Stephanie (Steff) Ashby is part-time PhD student within the School of Management and Languages at Heriot-Watt University. While in the initial stages of her research, she intends to explore the efficacy of implementing Lean Six Sigma within a Higher Education environment. Prior to this she attained a BA in Mathematics and a BSc in Computer Science from the University of Otago, New Zealand, and an MBA from Durham University. As her ‘day-job’, Stephanie currently works full-time as an Admin Officer predominately involved in postgraduate student recruitment also for the School of Management and Languages.

Ok – so you want to do a PhD.  Should you stay in your home country or join the increasing number of students studying abroad?

Let’s face it there are advantages to staying close to home –  you  know the language, you know how things work, the food is familiar, family and friends are close by….it’s just so jolly convenient.  In comparison, moving away from this safety net can be more than a little bit daunting!!!

Yet isn’t one of the purposes of undertaking a PhD to broaden your mind and experiences, and doesn’t travel do just that?

Living abroad teaches cultural awareness, something any good academic in the modern world of international education must have.  You’ll learn to adapt to different bureaucracies, different perspectives and different outlooks, perhaps learn a different language, experience different cultures and traditions, and learn to become totally independent.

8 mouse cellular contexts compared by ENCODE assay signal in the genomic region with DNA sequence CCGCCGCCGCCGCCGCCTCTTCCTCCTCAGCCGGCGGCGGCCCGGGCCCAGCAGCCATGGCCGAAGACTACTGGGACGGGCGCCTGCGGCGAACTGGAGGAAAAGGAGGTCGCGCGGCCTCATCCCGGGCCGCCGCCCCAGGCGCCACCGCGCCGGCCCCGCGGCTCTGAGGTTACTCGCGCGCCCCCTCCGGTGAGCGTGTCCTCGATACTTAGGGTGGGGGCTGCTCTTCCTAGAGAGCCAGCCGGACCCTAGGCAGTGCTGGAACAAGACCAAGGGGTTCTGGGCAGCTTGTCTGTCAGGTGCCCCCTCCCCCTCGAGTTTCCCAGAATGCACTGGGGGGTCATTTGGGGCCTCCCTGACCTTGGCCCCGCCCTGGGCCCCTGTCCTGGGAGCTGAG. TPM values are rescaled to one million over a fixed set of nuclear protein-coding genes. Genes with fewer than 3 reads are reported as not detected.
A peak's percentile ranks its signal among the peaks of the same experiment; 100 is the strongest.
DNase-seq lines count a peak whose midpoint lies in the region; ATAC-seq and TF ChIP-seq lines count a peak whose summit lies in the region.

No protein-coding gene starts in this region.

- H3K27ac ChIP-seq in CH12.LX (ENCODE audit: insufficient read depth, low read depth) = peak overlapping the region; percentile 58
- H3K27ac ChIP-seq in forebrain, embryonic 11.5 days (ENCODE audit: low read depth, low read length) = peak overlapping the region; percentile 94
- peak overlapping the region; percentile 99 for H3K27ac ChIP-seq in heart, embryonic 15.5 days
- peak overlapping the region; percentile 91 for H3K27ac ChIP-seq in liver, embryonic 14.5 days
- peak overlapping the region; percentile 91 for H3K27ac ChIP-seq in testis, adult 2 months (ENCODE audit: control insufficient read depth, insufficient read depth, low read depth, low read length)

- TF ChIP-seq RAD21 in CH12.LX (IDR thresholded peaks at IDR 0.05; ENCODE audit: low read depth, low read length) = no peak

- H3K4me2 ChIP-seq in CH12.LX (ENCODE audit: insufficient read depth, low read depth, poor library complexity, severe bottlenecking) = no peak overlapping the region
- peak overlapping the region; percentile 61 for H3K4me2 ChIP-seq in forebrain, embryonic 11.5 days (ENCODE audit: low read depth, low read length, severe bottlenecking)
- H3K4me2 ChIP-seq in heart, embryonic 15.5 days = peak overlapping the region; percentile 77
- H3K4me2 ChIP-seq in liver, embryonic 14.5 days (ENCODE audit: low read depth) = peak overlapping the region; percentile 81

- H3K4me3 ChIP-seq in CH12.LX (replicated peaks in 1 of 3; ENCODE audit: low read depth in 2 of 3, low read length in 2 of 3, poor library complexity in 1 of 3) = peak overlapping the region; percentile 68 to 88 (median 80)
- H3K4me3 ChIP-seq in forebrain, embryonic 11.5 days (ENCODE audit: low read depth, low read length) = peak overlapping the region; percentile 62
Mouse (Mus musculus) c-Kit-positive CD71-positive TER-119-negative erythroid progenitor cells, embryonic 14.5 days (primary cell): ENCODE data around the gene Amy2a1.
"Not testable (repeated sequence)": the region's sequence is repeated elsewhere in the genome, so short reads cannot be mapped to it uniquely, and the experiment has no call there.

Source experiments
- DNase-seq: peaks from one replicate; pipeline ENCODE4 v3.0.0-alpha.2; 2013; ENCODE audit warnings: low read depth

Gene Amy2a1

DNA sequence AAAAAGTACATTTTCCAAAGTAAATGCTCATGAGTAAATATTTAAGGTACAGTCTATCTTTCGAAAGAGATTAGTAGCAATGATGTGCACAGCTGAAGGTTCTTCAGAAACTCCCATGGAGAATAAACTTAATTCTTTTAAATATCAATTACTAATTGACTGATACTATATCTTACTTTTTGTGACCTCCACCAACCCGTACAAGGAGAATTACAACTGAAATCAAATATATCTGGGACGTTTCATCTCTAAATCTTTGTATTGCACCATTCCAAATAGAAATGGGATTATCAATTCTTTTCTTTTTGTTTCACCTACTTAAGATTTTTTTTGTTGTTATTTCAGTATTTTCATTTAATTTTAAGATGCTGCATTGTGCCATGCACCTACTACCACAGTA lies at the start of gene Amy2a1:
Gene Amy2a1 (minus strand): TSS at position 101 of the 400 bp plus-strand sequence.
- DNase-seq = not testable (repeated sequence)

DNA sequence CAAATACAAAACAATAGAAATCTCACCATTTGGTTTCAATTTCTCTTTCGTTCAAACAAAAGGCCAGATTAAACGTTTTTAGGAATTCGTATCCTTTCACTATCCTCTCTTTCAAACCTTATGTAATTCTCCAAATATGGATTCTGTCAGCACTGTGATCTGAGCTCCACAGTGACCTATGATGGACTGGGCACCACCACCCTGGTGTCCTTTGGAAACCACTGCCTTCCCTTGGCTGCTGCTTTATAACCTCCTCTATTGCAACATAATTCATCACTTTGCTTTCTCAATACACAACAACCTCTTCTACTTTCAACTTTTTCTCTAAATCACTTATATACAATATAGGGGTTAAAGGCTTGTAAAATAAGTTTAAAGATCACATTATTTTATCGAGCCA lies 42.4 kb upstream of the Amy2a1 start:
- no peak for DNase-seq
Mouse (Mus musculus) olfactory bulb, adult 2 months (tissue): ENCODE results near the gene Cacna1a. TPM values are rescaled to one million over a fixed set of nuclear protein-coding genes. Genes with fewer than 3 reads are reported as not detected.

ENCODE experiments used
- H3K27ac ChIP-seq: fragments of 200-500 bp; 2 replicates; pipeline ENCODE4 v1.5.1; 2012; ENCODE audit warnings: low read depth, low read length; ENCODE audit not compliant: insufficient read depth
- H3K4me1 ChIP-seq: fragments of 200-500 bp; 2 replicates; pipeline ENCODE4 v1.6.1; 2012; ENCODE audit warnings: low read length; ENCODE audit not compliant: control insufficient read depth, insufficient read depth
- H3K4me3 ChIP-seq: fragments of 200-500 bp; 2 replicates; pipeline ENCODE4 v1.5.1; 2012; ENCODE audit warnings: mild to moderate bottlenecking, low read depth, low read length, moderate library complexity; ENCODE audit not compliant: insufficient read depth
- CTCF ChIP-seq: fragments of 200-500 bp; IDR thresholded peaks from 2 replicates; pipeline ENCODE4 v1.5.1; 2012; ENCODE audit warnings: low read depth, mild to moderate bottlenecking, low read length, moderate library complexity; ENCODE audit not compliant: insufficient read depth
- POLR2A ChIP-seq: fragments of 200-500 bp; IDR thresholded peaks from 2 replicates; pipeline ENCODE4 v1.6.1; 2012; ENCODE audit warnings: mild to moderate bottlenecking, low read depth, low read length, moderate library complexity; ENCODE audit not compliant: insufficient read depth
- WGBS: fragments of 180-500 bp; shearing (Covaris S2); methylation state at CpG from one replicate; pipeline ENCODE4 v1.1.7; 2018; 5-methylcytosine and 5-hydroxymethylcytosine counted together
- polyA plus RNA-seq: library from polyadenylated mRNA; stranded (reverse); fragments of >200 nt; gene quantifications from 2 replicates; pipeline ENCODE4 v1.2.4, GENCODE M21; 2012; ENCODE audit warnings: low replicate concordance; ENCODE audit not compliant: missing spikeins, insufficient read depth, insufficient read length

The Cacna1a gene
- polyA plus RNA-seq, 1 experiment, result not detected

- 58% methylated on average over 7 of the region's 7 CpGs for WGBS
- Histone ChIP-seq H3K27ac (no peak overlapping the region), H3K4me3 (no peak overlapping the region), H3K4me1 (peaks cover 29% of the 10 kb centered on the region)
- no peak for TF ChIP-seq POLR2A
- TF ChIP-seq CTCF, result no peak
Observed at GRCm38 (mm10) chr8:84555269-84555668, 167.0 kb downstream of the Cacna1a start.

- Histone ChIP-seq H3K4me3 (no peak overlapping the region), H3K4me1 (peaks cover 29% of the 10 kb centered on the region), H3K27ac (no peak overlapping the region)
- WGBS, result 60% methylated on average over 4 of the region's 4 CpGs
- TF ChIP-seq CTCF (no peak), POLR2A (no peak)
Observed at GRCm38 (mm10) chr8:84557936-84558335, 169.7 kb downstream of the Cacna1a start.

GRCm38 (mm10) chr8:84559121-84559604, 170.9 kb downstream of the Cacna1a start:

Educationally you will be exposed to a different research environment, methods, ethics, priorities and styles.  Many PhD programmes in the USA, for example, tend to have more classroom study requirements than the UK counterpart whereas many of the EU systems require closer collaboration with industry.  Considering programmes out with your own country means that you can choose a system which best meets your preferred working style and is most appropriate for your area of research interest.

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A decision to study abroad vastly expands your research options and potential specialisms, many of which might not be available in your own country.  It might even give you access to resources unavailable if you stayed at home.

Gaining international experience in this way will be invaluable if you anticipate participating in multinational research collaborations in the future.  It will kick-start your international network of colleagues, and internationalise your academic profile.

Given the pressure many universities world-wide are under to prove their worth on the international stage, proven ability to integrate internationally in an academic environment would be an invaluable addition to your CV.

Of course travelling abroad for study is not for everyone.  However if circumstances permit it is certainly worth considering.


Picture by fdecomite under CC license.